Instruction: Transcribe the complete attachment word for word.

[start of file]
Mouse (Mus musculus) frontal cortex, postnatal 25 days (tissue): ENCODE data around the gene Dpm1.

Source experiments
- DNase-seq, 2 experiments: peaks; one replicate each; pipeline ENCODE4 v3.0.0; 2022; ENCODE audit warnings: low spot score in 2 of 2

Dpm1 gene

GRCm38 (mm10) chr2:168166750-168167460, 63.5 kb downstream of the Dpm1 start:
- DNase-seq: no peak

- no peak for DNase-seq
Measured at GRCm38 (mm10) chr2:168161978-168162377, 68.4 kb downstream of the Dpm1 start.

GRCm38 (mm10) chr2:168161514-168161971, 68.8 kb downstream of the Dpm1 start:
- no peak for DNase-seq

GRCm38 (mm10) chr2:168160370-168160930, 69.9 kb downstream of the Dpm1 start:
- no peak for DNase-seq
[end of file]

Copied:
Mouse (Mus musculus) frontal cortex, postnatal 25 days (tissue): ENCODE data around the gene Dpm1.

Source experiments
- DNase-seq, 2 experiments: peaks; one replicate each; pipeline ENCODE4 v3.0.0; 2022; ENCODE audit warnings: low spot score in 2 of 2

Dpm1 gene

GRCm38 (mm10) chr2:168166750-168167460, 63.5 kb downstream of the Dpm1 start:
- DNase-seq: no peak

- no peak for DNase-seq
Measured at GRCm38 (mm10) chr2:168161978-168162377, 68.4 kb downstream of the Dpm1 start.

GRCm38 (mm10) chr2:168161514-168161971, 68.8 kb downstream of the Dpm1 start:
- no peak for DNase-seq

GRCm38 (mm10) chr2:168160370-168160930, 69.9 kb downstream of the Dpm1 start:
- no peak for DNase-seq